You know: in a foolish, undiscriminating way, I've been happy these last few months. I don't know why. I just am. I love my friends; I love my pupils; I love what I read; I -- dammit -- love my thoughts. I love the taste of oranges.
Thornton Wilder in a letter to Gertrude Stein, Aug 14, 1936

Wednesday, April 20, 2011


White Chappell, Scarlet TracingsWhite Chappell, Scarlet Tracings by Iain Sinclair
My rating: 3 of 5 stars

Is it possible to enjoy a book while aware that you are not "getting it"? Obviously, yes, at least three stars worth.

I have been looking forward to reading Iain Sinclair, and have built up a small battery of his books. This is the first one I've tackled, lured in by its brevity and the plot lines that promise dissolute used book dealers and Jack the Ripper.

The book dealers, given my slight contact with the British used book trade, I found completely believable. There is razor thin Nicholas Lane who, due to stomach ulcers constructing a coral reef in his gut, lives off cocaine and what nutrients he can absorb from his meals before he regurgitates them. He and his crew are introduced on a Mr. Toad's wild ride through the English countryside, scouting,or rather scrounging, for books, waking up one dealer in the middle of the night who, having forgotten his key, is happy to kick in the front door of his shop so they can have a look. Inside is the dealer's night crew is busy removing remainder marks and forging autographs. Lane and company find Elmore Leonard first editions and one true prize, a rare variant of Study in Scarlet they expect to net thousands from. So much for that plot line.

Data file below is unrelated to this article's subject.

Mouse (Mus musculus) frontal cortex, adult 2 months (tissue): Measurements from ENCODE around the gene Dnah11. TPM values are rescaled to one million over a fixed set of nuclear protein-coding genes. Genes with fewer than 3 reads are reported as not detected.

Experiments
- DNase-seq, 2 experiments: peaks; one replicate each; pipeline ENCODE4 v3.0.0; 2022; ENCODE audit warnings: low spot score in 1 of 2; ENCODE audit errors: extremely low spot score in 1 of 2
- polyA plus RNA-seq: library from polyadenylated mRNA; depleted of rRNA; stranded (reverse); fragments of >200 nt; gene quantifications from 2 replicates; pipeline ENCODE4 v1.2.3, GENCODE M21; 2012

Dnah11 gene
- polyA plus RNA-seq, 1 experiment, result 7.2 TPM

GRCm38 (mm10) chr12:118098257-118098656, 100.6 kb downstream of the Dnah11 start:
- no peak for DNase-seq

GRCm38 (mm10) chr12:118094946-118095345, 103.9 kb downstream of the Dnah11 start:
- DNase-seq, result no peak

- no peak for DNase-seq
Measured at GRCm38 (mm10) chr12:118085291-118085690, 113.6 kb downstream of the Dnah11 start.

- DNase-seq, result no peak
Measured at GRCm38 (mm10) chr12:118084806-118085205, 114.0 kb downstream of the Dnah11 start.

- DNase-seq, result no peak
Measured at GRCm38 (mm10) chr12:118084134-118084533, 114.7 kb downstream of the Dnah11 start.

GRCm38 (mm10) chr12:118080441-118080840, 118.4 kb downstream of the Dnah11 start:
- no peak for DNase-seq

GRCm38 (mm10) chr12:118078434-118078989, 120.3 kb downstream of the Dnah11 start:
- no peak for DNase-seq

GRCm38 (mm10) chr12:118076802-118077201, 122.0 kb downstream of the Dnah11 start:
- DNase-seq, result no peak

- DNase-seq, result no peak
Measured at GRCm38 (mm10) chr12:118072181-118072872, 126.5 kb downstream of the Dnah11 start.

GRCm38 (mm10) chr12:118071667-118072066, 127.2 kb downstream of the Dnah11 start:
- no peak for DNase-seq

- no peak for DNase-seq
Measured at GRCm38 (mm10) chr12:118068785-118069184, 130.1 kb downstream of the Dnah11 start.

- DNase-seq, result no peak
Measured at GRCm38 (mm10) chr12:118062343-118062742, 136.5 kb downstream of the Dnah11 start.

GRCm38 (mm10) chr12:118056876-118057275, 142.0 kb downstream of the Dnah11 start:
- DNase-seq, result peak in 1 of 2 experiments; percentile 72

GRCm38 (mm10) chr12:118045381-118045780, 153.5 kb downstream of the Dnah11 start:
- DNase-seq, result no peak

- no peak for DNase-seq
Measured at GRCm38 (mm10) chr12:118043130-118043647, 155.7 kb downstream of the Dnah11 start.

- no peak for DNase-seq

Now the bits about Jack the Ripper. Historical Victorian characters take over or rather permeate the proceedings, especially Dr. William Guy, a popular but largely discredited contender for the Ripper himself. The prose is brilliantly fevered at it best but so chock-a-block with place names and historical references that I decided to let it just roll on rather than work to hard to puzzle it all out. I enjoyed the ride, but I have to admit I was glad, or I should say, relieved when it was over.


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